Facebook seems to have figured out — for now at least — the holy grail for all media: how to make money selling mobile ads.
The social network this week reported $791 million in profit in the second quarter, more than twice what it made in the same quarter last year. Revenue was up 61 percent to $2.91 billion. Both figures beat analysts' expectations. The company's stock closed Friday at $75.20. It has risen nearly 38 percent since the start of 2014 and more than doubled over the past 12 months.
"We had a good second quarter," founder and chief executive Mark Zuckerberg said. "Our community has continued to grow, and we see a lot of opportunity ahead as we connect the rest of the world."
What is Facebook's advantage? It has reams of data to ensure the ads that appear on mobile devices fit users' interests and tastes. It runs such a massive service that even a decade after its founding, nearly a billion people still use it every day. And more of those people are logging in on their mobile devices.
That jump in mobile users was a major concern when Facebook headed into its initial public offering two years ago because — as many tech and media companies have discovered — it's more difficult to make money off small, mobile ads than desktop ads.
Those concerns prompted Facebook in 2012 to focus on building its advantage in mobile advertising, an area long ruled by Google. At the start of 2012, Facebook had no mobile ad revenue. By the end of that year, it accounted for 5.4 percent of the global mobile advertising market, according to the advertising analysis firm eMarketer. And it has continued to grow.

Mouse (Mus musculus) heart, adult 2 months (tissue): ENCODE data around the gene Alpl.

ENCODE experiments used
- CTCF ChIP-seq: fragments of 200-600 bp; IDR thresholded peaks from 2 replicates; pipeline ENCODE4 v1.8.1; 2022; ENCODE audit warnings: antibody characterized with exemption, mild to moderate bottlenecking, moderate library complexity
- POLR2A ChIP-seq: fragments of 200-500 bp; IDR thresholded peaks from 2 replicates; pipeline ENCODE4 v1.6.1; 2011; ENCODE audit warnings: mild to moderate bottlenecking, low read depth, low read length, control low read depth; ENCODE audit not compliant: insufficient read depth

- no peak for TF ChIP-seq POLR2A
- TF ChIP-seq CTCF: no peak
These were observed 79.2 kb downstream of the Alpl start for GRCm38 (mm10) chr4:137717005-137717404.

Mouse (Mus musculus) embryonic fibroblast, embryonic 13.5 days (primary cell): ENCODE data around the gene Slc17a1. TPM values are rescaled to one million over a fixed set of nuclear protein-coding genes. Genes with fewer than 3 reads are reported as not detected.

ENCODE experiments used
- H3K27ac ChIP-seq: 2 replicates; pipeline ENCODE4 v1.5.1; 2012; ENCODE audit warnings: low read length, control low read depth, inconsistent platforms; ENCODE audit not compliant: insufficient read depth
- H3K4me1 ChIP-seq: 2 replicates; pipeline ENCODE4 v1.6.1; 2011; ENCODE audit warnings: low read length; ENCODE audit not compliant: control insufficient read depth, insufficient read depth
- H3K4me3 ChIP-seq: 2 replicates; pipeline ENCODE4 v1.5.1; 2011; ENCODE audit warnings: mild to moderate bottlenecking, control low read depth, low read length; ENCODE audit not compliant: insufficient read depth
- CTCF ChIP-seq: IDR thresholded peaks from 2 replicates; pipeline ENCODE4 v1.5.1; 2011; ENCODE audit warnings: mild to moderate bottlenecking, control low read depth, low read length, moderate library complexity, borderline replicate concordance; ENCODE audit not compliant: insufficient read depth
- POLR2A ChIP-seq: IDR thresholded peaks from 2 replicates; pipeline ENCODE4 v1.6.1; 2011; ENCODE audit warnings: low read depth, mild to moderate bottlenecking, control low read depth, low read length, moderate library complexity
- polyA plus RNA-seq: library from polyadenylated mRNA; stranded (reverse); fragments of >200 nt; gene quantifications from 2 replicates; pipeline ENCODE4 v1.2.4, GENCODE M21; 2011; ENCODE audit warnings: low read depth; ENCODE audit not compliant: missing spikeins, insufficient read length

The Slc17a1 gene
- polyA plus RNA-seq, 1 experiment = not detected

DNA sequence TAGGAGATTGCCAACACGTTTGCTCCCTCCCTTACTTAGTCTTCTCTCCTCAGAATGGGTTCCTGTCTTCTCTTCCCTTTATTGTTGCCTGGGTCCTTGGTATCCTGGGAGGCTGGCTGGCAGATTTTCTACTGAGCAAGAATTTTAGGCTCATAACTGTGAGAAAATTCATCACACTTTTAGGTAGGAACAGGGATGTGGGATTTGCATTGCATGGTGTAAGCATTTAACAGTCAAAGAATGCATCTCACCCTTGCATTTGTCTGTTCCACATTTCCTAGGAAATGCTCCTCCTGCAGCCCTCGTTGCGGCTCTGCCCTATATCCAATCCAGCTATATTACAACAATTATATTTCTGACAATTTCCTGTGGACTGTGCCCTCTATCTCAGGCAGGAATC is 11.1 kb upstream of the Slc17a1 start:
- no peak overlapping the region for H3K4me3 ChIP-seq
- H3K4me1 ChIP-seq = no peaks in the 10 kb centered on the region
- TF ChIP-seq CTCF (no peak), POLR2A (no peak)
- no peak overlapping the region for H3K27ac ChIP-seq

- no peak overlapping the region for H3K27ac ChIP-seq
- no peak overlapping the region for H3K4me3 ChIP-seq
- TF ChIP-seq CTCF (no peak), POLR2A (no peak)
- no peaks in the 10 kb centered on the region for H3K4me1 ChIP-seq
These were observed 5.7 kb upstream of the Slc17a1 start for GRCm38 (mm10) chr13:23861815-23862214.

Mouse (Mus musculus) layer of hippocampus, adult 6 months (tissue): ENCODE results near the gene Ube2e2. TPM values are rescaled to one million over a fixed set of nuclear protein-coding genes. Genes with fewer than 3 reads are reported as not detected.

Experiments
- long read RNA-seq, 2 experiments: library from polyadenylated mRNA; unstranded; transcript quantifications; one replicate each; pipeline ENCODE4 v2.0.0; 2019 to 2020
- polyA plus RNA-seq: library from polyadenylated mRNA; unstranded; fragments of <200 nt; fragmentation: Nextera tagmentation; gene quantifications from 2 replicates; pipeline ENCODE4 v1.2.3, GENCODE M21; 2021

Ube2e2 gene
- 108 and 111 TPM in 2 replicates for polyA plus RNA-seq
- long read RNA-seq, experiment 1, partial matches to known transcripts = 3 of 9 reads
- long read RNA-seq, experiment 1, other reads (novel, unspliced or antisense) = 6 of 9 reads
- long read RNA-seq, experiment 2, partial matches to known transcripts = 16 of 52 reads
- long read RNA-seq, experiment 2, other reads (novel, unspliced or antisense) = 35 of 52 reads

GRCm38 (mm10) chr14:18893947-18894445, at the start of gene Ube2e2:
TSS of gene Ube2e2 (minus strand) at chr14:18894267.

This year, analysts project it's primed to take 21.7 percent of all mobile ad spending.
Facebook now makes much more than half of its revenue from ads served to smartphones and tablets. Facebook also has begun focusing on how to reach people even when they're not on the Web, announcing earlier this month it has seen early success in driving people directly from Facebook's app to other apps and back.
The company also has begun incorporating information from sites users visit outside its network, increasing the network's vast stores of data and allowing it to tailor ads even more carefully. This makes each Facebook user more lucrative. The pursuit of that data has landed the company in hot water. Most recently, Facebook ran into trouble with users after some of its researchers disclosed they used the social network to run a mood experiment on them.
Still, the number of people using Facebook continues to grow. It reported 1.32 billion users log in at least once per month, up 15 percent from the same time last year, and 829 million people sign in every day, up 19 percent from last year.